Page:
Treat to myself - Stainless fermenter, but...

Discussion in 'General Brewing Discussions' started by James_sweden, Mar 17, 2021.

  1. James_sweden

    James_sweden Active Member

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    My plastic fermenters work and were cheap, but they are getting a bit scratched and I am starting to feel abrasions when I clean them. The last batch I did in one had me worried when I saw mould in the end, but it turned out ok (thankfully).

    So, because it is nearly year end and the toy budget has not been fully spent yet, I was thinking about going up to stainless. The problem I have is that the SS Brewtech buckets are in either 26l or 13l sizes and I only really make 10/11l batches.

    Does anyone use the smaller fermenter and, if so, what is your normal batch size? Would 10l be pushing things?

    I could maybe find space for the bigger version, but I'd be less than half filling it.
     
  2. Zambezi Special

    Zambezi Special Well-Known Member

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    As far as I know, half filling is fine ;)
    But maybe there is another brand stainless in your price range?
    I'm sure more people will pipe in soon
     
  3. Bubba Wade

    Bubba Wade Well-Known Member

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    I have the 3.5 gallon SS Brewtech brew bucket and I think it’s been a fantastic investment. I have brewed close to 100 batches the last four years.

    So here’s how I use it. I start my boil with about 3.25 gallons of liquid. I only boil for about 30 minutes and lose about 0.25 gallons to evaporation. So 3.0 gallons goes into the fermenter, trub and all. After two weeks of fermentation, I transfer to my 2.6 gallon kegs. There is almost always about 0.5 gallons of trub, yeast, etc. left in the bottom of the fermenter. So all of the beer fits pretty much perfectly in the small keg.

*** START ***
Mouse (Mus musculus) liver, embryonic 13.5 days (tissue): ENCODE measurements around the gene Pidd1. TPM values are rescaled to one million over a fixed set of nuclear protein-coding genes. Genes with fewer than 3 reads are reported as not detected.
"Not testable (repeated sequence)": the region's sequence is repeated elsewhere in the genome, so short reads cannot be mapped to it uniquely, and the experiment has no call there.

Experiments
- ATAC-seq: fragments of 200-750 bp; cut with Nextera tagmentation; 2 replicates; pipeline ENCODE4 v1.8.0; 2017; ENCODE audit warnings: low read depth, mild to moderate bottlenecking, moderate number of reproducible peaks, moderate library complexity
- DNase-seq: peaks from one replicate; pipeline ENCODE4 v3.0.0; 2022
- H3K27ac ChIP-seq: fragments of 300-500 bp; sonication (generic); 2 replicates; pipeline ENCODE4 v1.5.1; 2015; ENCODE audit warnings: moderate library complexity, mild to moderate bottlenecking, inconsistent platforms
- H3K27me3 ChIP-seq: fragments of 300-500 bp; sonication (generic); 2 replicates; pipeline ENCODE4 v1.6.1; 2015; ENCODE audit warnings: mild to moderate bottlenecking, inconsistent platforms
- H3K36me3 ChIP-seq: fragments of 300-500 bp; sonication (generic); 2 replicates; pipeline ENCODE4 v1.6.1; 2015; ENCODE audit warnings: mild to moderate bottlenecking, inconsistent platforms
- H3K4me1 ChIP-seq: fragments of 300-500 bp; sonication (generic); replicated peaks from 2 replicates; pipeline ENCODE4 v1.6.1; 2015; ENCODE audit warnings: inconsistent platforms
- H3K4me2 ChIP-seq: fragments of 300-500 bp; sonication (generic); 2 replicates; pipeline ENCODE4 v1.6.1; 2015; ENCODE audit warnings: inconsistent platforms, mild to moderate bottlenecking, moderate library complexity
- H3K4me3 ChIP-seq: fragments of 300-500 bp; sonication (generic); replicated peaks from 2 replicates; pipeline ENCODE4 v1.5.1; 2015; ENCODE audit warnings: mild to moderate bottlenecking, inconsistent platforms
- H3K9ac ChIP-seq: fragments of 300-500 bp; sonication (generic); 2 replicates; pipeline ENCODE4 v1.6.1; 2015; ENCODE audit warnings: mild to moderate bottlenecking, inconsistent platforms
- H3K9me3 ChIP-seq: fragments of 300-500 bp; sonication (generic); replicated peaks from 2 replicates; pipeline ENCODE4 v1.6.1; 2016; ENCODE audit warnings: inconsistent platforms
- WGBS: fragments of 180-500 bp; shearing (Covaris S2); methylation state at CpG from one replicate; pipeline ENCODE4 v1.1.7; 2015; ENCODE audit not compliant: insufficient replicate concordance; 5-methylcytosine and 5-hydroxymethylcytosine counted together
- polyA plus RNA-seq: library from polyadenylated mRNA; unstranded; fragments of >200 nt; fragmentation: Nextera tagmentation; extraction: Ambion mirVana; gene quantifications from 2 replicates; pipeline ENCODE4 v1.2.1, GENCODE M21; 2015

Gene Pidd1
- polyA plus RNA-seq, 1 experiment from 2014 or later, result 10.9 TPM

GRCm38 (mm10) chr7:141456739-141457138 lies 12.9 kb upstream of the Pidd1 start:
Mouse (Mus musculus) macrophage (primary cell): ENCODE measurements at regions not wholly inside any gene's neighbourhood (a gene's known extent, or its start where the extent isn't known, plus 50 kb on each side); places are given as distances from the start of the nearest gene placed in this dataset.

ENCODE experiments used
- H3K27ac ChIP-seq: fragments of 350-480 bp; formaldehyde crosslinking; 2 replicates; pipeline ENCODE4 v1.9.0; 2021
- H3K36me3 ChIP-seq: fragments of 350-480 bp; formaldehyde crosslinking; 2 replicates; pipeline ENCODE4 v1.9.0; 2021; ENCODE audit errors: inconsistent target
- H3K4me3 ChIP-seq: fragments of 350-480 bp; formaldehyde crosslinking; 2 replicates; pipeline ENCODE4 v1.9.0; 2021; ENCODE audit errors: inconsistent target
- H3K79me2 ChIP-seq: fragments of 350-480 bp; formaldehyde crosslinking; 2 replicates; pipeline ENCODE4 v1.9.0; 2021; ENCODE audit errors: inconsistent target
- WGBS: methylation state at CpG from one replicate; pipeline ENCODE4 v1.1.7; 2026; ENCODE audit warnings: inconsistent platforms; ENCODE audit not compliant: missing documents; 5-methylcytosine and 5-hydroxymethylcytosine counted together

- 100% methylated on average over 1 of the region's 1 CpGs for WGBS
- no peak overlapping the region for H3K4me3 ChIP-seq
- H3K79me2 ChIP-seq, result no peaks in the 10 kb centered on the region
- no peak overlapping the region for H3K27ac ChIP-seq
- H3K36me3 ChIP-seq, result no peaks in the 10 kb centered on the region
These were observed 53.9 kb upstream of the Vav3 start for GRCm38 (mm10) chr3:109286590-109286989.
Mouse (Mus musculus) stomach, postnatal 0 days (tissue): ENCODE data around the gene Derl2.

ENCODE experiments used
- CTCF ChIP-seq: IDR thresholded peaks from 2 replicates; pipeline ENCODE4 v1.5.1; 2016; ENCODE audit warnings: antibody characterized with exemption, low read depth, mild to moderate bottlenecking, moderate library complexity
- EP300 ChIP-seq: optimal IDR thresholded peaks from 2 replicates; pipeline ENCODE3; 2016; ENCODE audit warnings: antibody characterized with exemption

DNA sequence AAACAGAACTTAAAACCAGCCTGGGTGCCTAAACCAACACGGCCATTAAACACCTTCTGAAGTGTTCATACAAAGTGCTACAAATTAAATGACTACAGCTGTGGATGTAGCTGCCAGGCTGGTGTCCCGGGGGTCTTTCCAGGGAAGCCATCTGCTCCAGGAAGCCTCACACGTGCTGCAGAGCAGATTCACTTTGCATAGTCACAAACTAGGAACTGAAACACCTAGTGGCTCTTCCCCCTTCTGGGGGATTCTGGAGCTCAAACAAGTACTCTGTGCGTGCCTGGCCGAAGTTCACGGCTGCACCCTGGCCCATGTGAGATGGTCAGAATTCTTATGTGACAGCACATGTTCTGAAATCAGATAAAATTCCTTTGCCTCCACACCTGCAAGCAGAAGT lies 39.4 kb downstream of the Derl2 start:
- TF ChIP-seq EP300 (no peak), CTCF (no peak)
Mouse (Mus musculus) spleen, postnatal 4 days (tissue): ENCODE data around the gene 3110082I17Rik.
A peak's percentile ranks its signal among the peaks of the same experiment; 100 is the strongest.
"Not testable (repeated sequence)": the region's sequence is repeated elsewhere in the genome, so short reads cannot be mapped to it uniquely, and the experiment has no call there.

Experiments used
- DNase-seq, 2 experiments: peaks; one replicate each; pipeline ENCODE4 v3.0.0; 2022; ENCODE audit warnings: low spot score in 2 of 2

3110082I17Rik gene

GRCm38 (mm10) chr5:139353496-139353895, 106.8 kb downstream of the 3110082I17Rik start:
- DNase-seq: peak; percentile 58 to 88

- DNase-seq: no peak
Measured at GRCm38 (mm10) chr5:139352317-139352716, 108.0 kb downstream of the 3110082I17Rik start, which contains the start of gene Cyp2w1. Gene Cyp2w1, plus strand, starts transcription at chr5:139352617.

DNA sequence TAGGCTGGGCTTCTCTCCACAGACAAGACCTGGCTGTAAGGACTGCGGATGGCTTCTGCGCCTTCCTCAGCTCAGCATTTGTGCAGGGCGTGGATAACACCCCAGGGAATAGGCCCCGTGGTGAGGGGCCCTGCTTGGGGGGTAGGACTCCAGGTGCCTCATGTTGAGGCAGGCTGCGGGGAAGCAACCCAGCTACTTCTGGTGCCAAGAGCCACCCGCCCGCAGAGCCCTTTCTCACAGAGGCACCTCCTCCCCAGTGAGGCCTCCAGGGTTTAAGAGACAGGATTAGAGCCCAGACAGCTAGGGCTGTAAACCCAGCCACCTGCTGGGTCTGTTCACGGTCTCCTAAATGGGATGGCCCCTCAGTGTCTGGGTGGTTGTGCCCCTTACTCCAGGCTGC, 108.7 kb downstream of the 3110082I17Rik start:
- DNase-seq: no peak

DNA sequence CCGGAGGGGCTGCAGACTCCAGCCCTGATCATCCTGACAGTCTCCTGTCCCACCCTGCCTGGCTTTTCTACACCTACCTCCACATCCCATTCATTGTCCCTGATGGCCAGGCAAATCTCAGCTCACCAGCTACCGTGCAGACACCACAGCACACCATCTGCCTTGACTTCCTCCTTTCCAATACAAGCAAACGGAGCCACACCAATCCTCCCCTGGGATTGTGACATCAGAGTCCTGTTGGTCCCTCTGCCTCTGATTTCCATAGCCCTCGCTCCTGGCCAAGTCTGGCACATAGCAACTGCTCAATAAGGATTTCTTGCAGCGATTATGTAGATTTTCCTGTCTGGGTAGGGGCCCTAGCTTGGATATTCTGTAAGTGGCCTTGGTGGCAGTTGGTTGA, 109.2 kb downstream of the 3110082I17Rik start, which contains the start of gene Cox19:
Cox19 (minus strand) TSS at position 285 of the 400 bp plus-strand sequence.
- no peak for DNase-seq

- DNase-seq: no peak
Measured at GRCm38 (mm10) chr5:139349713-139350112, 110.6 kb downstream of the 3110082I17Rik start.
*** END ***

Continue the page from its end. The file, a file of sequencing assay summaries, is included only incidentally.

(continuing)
So based on my 100 batches of experience, get the 13 liter size for 10 liter batches.

    And here’s another great thing you can do with stainless. I transfer the boiling wort to the fermenter and cool the wort in the fermenter using the FST kit. I clean and sanitize my fermenter well, but this is pretty much guaranteed to kill off any microbes that were missed.
     
  4. James_sweden

    James_sweden Active Member

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    Bubba, that is really good info, thank you!

    The main thing for me is space. I don't have a specialist brewing space (yet) so I need to be clever about how I store things. The 13l looks about the right size and your feedback suggests that it should work. It also means I can maybe start doing more with souring and Brett.